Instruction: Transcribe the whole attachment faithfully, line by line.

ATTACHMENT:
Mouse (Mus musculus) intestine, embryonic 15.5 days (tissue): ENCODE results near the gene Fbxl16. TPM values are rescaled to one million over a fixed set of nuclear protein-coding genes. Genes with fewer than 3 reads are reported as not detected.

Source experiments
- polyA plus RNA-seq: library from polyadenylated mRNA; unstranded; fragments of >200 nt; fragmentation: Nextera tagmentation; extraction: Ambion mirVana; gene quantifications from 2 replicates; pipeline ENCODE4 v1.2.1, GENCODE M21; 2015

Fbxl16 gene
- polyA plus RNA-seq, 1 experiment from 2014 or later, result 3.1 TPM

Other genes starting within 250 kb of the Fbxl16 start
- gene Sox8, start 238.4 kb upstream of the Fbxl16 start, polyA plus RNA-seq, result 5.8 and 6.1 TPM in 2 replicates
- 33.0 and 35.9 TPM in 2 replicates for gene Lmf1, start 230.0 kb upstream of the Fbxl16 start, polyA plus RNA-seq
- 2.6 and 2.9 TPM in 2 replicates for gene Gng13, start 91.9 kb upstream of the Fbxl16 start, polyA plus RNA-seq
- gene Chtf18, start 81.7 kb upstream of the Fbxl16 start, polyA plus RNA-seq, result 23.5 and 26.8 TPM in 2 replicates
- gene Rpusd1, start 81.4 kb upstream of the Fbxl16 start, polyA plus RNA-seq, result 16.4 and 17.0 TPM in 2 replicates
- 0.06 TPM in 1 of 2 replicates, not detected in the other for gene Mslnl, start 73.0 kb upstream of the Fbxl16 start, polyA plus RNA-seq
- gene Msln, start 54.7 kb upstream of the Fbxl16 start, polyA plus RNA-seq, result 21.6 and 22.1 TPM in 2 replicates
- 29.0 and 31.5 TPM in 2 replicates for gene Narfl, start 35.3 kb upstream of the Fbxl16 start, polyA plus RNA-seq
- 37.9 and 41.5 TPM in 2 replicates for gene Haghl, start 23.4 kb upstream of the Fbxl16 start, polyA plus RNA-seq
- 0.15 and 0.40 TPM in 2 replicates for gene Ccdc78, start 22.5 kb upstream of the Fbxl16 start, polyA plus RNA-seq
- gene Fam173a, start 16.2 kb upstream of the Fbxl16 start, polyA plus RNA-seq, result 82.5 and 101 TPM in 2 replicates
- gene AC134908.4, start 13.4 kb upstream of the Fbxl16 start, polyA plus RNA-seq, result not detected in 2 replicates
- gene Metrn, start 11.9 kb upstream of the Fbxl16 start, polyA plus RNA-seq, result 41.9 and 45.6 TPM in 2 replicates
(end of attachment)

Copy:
Mouse (Mus musculus) intestine, embryonic 15.5 days (tissue): ENCODE results near the gene Fbxl16. TPM values are rescaled to one million over a fixed set of nuclear protein-coding genes. Genes with fewer than 3 reads are reported as not detected.

Source experiments
- polyA plus RNA-seq: library from polyadenylated mRNA; unstranded; fragments of >200 nt; fragmentation: Nextera tagmentation; extraction: Ambion mirVana; gene quantifications from 2 replicates; pipeline ENCODE4 v1.2.1, GENCODE M21; 2015

Fbxl16 gene
- polyA plus RNA-seq, 1 experiment from 2014 or later, result 3.1 TPM

Other genes starting within 250 kb of the Fbxl16 start
- gene Sox8, start 238.4 kb upstream of the Fbxl16 start, polyA plus RNA-seq, result 5.8 and 6.1 TPM in 2 replicates
- 33.0 and 35.9 TPM in 2 replicates for gene Lmf1, start 230.0 kb upstream of the Fbxl16 start, polyA plus RNA-seq
- 2.6 and 2.9 TPM in 2 replicates for gene Gng13, start 91.9 kb upstream of the Fbxl16 start, polyA plus RNA-seq
- gene Chtf18, start 81.7 kb upstream of the Fbxl16 start, polyA plus RNA-seq, result 23.5 and 26.8 TPM in 2 replicates
- gene Rpusd1, start 81.4 kb upstream of the Fbxl16 start, polyA plus RNA-seq, result 16.4 and 17.0 TPM in 2 replicates
- 0.06 TPM in 1 of 2 replicates, not detected in the other for gene Mslnl, start 73.0 kb upstream of the Fbxl16 start, polyA plus RNA-seq
- gene Msln, start 54.7 kb upstream of the Fbxl16 start, polyA plus RNA-seq, result 21.6 and 22.1 TPM in 2 replicates
- 29.0 and 31.5 TPM in 2 replicates for gene Narfl, start 35.3 kb upstream of the Fbxl16 start, polyA plus RNA-seq
- 37.9 and 41.5 TPM in 2 replicates for gene Haghl, start 23.4 kb upstream of the Fbxl16 start, polyA plus RNA-seq
- 0.15 and 0.40 TPM in 2 replicates for gene Ccdc78, start 22.5 kb upstream of the Fbxl16 start, polyA plus RNA-seq
- gene Fam173a, start 16.2 kb upstream of the Fbxl16 start, polyA plus RNA-seq, result 82.5 and 101 TPM in 2 replicates
- gene AC134908.4, start 13.4 kb upstream of the Fbxl16 start, polyA plus RNA-seq, result not detected in 2 replicates
- gene Metrn, start 11.9 kb upstream of the Fbxl16 start, polyA plus RNA-seq, result 41.9 and 45.6 TPM in 2 replicates